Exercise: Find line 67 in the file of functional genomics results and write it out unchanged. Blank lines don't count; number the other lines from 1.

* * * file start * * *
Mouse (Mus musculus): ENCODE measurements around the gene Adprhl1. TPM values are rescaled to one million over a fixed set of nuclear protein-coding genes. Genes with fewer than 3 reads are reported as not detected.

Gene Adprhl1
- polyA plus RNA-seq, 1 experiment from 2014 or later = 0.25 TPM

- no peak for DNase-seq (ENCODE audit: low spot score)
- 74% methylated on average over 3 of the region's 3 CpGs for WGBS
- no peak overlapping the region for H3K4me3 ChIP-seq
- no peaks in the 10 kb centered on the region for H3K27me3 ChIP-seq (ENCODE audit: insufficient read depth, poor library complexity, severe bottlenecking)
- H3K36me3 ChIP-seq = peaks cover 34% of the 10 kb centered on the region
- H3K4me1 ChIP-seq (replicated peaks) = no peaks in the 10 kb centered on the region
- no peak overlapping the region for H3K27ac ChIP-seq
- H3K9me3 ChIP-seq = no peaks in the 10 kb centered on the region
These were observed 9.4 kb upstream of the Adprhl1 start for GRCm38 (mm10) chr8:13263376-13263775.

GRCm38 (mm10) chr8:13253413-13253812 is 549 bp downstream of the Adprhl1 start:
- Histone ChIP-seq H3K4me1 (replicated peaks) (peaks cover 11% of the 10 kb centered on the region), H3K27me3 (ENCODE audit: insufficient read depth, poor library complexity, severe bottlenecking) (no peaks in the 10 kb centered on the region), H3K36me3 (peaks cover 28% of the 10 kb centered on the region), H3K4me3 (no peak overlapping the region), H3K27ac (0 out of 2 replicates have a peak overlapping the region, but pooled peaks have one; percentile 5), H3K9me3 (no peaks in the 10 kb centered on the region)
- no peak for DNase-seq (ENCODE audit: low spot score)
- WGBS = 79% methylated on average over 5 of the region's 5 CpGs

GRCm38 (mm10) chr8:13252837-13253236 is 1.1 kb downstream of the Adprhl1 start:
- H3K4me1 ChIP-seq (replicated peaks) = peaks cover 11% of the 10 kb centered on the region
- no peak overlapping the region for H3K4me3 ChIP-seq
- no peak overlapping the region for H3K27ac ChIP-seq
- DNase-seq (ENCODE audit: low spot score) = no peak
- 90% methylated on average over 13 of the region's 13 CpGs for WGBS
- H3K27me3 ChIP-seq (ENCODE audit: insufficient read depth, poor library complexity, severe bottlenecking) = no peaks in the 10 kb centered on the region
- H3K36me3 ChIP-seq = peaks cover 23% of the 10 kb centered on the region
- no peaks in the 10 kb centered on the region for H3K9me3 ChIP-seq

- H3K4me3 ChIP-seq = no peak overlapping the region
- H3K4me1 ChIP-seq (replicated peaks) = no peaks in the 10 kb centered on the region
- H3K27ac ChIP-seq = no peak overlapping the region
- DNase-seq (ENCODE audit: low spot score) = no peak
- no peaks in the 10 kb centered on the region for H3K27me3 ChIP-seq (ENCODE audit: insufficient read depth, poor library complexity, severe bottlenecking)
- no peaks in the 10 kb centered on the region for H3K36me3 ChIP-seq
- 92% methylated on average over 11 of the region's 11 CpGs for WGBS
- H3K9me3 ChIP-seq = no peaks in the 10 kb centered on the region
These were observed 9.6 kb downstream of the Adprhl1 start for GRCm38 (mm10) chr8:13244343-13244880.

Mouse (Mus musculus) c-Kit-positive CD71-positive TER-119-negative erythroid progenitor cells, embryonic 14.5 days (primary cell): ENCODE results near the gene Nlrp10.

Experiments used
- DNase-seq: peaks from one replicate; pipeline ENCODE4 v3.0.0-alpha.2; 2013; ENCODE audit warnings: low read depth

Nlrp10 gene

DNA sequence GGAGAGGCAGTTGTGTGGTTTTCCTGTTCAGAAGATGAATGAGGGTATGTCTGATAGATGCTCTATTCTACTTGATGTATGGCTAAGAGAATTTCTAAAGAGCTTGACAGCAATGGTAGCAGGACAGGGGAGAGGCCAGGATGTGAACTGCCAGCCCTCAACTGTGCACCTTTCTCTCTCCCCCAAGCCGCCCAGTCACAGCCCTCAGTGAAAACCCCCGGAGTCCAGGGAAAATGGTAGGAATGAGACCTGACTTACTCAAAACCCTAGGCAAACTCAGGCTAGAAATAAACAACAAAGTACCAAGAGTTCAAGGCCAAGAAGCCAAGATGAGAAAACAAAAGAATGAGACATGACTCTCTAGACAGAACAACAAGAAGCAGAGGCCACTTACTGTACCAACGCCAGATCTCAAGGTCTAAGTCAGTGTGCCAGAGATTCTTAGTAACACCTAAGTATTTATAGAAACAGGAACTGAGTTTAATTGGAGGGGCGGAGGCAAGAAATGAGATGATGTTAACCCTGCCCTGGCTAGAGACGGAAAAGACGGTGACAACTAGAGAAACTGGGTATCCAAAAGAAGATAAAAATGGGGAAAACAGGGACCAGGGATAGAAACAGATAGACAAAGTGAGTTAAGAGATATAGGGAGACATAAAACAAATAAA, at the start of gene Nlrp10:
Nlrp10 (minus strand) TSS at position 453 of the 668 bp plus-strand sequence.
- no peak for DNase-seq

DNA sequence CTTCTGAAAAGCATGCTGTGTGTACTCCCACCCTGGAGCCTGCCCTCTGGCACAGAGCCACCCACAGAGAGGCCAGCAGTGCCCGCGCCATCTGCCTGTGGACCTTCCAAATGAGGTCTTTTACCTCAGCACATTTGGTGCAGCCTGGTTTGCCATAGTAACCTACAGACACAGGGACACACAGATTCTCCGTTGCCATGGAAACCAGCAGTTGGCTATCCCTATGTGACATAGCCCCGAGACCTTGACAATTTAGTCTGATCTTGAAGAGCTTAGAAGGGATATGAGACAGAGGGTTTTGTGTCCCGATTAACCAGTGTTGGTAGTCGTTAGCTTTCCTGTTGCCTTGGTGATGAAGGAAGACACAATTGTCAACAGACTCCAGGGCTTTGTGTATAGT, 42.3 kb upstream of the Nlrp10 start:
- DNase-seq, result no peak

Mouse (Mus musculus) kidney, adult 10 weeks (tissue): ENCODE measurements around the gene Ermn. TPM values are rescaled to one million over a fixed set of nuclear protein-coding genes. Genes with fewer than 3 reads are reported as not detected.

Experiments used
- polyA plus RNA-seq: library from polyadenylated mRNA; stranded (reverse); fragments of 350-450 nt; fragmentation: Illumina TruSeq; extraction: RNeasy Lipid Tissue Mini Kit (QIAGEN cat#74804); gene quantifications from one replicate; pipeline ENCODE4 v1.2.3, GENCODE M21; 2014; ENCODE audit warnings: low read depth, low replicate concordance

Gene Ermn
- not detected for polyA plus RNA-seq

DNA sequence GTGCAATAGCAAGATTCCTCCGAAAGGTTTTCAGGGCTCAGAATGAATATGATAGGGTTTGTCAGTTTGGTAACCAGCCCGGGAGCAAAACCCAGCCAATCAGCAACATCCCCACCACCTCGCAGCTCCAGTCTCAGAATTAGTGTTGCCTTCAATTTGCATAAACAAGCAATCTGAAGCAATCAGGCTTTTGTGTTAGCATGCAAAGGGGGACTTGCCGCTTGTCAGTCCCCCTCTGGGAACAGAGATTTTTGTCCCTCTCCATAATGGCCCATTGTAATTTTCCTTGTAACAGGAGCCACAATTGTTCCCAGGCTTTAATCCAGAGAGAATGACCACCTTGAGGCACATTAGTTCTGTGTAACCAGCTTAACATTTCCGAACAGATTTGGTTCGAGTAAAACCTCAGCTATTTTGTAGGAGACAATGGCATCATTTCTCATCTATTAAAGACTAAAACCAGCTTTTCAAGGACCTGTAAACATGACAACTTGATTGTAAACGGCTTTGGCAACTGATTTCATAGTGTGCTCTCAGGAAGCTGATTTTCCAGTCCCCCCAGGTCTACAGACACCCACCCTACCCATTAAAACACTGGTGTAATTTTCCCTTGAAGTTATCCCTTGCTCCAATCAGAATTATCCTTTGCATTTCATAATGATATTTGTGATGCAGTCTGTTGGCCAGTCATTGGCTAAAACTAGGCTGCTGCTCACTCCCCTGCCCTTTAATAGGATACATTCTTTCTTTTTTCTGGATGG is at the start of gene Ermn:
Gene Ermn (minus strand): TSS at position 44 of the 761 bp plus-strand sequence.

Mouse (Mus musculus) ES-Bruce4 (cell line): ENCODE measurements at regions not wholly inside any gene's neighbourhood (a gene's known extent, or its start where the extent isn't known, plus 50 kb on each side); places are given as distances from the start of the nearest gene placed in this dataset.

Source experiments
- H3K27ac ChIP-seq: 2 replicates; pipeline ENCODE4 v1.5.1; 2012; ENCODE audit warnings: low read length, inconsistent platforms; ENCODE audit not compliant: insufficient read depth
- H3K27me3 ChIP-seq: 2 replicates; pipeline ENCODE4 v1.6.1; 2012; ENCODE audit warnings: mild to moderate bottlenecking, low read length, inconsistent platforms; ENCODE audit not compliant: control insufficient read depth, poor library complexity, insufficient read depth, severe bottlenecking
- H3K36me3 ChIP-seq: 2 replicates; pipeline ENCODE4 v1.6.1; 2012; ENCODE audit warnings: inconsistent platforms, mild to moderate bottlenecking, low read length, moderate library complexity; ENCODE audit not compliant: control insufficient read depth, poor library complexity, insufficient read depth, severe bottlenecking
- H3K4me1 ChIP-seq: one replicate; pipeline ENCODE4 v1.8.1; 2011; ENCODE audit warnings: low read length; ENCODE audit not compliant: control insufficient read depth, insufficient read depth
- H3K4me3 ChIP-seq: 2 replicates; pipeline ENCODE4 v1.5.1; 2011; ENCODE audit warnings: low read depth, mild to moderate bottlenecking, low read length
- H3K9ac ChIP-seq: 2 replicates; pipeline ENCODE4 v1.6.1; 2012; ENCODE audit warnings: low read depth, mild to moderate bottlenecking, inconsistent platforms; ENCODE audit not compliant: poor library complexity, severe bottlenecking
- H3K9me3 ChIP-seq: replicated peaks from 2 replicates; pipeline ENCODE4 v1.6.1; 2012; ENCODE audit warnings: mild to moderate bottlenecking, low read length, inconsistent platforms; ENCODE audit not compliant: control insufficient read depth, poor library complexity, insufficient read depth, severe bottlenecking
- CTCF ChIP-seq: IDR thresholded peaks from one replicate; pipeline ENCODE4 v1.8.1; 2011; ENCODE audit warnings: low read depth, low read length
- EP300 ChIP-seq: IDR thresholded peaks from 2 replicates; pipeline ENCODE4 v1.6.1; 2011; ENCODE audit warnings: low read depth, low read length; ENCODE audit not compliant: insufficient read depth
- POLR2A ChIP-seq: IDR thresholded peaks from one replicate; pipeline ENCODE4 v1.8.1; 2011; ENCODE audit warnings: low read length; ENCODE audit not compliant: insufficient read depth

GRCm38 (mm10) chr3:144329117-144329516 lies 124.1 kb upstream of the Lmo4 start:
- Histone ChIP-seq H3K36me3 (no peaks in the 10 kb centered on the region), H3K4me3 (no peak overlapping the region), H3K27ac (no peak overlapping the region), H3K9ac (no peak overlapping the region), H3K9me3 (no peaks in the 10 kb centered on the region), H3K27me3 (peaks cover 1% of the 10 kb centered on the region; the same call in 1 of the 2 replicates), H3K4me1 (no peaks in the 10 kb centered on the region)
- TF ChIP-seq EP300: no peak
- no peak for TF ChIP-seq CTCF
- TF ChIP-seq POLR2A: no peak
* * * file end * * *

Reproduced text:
- TF ChIP-seq POLR2A: no peak